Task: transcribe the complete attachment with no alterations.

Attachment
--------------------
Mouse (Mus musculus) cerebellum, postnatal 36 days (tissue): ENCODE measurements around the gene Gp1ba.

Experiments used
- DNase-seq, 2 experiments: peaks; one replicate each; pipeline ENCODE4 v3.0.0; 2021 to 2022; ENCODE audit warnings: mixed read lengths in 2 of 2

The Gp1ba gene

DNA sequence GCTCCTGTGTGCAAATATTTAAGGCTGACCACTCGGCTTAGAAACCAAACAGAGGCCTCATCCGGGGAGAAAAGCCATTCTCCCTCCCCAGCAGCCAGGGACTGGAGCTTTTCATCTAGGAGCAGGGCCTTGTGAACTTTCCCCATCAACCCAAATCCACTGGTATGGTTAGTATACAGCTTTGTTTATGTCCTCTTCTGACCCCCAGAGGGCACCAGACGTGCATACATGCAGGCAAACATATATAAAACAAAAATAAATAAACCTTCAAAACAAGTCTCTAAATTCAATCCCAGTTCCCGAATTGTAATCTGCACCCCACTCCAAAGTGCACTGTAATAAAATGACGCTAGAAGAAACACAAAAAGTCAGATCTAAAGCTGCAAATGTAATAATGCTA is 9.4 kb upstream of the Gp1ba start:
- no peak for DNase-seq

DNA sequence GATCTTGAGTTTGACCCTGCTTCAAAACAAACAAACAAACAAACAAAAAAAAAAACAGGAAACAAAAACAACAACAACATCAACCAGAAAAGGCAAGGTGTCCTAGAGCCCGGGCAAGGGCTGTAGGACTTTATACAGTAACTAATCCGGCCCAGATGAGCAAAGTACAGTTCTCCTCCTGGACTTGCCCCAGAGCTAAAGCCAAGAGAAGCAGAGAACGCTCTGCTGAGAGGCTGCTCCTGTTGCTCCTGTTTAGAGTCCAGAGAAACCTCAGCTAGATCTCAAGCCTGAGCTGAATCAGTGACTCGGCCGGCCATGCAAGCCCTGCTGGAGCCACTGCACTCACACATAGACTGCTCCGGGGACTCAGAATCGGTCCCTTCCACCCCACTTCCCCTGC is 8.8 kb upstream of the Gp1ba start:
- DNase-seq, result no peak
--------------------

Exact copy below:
Mouse (Mus musculus) cerebellum, postnatal 36 days (tissue): ENCODE measurements around the gene Gp1ba.

Experiments used
- DNase-seq, 2 experiments: peaks; one replicate each; pipeline ENCODE4 v3.0.0; 2021 to 2022; ENCODE audit warnings: mixed read lengths in 2 of 2

The Gp1ba gene

DNA sequence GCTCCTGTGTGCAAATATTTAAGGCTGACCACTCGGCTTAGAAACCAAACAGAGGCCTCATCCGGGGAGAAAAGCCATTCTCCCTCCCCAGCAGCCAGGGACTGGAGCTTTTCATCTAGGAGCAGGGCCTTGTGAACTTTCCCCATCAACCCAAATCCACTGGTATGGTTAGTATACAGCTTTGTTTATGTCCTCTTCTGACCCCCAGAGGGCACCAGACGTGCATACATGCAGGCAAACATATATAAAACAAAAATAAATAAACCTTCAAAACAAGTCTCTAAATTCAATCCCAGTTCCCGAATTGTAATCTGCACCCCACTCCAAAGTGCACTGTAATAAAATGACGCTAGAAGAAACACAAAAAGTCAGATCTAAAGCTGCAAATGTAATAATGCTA is 9.4 kb upstream of the Gp1ba start:
- no peak for DNase-seq

DNA sequence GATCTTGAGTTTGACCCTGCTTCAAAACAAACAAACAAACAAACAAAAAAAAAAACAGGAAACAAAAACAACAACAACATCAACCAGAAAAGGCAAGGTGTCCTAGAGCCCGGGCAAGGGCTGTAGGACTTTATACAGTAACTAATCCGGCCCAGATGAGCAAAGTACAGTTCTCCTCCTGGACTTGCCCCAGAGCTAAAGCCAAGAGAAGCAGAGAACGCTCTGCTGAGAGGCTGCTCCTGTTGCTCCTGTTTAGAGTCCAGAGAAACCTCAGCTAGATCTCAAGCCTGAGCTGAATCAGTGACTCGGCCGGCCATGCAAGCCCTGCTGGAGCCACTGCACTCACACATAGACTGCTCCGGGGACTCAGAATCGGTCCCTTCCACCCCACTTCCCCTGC is 8.8 kb upstream of the Gp1ba start:
- DNase-seq, result no peak